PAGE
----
It has a mild flavor and crunch that kids tend to like better than the usual salad greens. And cruciferous veggies such as cabbage, broccoli and kale contain phytonutrients known to lower the risk for many types of cancer, as well as improve digestion. It also helps clear harmful toxins from the body by triggering the release of enzymes whose job it is to whisk them out. Ways to get it in your kid’s diet: Make coleslaw with low-fat mayo; shred and toss it into soups or Asian noodle dishes.
It contains heart-healthy omega-3 fats, which are also known to boost brain development, fend off depression and have superb anti-inflammatory powers. Be sure to pick the wild kind, which is lower in mercury and higher in omega-3’s. Best way to get your kid to eat it: Pair salmon with ingredients he already likes. Glaze salmon fillets with orange juice or brush them with teriyaki sauce. Or serve it as salmon cakes, burgers or salad (mashed and mixed with low-fat mayo).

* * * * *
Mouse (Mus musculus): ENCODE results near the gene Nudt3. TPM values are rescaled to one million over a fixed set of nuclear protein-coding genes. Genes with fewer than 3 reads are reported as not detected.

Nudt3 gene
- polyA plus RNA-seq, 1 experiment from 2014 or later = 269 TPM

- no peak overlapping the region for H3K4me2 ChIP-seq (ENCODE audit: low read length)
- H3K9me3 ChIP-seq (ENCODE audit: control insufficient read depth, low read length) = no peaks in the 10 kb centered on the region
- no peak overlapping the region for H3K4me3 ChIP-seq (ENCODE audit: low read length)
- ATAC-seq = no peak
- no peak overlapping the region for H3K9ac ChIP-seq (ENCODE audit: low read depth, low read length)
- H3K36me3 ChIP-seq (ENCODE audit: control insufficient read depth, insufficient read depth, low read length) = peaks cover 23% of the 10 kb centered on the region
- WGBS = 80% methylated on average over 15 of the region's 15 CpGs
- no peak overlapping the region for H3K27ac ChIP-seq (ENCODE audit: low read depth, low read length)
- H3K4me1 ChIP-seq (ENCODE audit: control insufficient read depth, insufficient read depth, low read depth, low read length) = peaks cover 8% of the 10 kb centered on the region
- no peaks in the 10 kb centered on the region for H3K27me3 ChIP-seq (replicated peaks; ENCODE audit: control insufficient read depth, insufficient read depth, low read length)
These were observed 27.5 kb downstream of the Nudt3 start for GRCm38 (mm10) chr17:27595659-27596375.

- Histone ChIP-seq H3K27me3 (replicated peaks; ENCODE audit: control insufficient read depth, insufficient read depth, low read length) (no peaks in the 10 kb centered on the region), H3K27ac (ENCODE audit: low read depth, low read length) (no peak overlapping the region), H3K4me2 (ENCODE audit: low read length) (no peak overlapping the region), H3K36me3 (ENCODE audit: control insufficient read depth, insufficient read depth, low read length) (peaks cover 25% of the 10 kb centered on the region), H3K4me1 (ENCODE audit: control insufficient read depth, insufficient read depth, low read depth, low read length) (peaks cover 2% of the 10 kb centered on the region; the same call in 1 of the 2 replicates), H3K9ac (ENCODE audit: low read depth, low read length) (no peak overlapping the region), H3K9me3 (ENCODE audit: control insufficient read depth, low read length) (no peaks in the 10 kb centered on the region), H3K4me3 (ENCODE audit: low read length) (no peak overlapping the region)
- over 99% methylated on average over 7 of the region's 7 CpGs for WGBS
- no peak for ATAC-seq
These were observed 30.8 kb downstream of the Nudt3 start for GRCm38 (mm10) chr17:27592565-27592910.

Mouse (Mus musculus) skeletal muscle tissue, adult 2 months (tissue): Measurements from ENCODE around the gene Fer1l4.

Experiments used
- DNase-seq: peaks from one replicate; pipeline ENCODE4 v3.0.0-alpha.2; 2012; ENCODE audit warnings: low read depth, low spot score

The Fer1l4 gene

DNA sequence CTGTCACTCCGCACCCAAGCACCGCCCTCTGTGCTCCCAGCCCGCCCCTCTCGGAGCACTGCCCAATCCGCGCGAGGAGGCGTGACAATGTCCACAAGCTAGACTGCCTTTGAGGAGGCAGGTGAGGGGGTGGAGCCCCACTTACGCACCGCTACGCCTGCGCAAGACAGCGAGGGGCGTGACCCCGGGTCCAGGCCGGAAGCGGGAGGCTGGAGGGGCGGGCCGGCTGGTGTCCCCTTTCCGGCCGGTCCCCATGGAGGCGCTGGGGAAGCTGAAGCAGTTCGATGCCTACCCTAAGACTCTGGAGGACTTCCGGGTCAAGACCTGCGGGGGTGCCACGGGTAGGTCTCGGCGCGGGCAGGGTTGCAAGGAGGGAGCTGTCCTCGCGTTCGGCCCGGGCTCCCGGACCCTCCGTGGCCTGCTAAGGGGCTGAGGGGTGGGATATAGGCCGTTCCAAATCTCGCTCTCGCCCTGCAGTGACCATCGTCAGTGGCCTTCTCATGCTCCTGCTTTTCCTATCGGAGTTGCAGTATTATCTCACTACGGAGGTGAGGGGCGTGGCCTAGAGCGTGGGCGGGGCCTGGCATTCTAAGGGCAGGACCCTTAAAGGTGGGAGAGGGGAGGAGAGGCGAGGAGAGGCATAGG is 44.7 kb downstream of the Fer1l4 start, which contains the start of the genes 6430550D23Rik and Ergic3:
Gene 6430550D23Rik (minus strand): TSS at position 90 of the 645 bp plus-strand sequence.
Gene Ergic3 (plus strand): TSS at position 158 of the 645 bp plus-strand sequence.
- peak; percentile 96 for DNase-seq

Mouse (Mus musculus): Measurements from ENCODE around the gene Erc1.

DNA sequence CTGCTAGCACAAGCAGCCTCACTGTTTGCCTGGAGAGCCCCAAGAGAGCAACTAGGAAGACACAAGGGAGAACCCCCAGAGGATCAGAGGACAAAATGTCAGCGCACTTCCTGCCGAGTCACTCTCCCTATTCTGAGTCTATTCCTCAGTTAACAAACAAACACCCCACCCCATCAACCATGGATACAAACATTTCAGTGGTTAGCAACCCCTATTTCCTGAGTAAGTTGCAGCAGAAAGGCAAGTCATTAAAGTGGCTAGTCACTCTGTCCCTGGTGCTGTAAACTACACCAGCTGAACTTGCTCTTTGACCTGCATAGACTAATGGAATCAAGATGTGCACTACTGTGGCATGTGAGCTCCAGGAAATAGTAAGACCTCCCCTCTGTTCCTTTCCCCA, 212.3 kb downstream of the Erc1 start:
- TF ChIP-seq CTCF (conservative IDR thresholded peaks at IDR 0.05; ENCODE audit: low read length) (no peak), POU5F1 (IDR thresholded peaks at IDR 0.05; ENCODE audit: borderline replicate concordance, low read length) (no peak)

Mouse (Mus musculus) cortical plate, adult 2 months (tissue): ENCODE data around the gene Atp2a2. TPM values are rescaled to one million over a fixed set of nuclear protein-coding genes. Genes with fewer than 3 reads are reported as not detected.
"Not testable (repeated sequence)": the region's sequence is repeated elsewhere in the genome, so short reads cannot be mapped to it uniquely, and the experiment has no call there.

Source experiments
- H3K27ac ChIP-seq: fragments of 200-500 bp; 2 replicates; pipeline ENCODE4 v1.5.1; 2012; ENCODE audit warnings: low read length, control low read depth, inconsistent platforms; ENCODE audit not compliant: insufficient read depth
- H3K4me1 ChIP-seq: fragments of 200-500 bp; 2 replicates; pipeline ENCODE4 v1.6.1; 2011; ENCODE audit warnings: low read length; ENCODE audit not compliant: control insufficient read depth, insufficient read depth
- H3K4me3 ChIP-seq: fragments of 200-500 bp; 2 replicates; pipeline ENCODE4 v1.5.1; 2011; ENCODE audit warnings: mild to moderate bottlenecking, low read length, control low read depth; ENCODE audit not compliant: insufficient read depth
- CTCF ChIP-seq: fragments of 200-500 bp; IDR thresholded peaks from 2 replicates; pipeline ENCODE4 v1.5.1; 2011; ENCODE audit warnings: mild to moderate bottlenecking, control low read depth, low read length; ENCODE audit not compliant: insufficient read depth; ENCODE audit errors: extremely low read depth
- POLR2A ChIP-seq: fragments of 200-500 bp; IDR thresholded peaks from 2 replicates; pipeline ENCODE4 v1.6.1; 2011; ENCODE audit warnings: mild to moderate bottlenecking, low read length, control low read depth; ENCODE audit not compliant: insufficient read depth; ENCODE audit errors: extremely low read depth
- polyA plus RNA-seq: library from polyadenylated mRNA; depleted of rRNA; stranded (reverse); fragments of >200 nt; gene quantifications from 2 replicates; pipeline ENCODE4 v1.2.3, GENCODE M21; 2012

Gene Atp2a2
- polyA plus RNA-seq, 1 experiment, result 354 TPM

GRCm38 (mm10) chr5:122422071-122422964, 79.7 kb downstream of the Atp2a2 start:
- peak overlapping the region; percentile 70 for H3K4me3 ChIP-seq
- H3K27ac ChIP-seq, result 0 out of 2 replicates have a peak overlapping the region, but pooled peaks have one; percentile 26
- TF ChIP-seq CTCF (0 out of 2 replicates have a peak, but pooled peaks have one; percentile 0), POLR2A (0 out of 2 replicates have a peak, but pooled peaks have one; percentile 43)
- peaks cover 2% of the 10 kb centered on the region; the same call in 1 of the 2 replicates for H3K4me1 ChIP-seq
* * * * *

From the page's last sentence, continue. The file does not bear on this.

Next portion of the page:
You probably think of the marshmallow-studded beverage, but cocoa powder actually has one of the highest concentrations of flavonoids, a compound known to improve blood pressure and heart and oral health. They may also protect skin from sun damage. Use at least 70 percent pure cocoa and check that it isn’t processed with alkali (also called “Dutch processed”), which removes most of the flavonoids. Ways to serve it (beyond hot cocoa): Sprinkle it on pancakes, waffles or French toast, and melt some dark chocolate and dunk strawberries in it.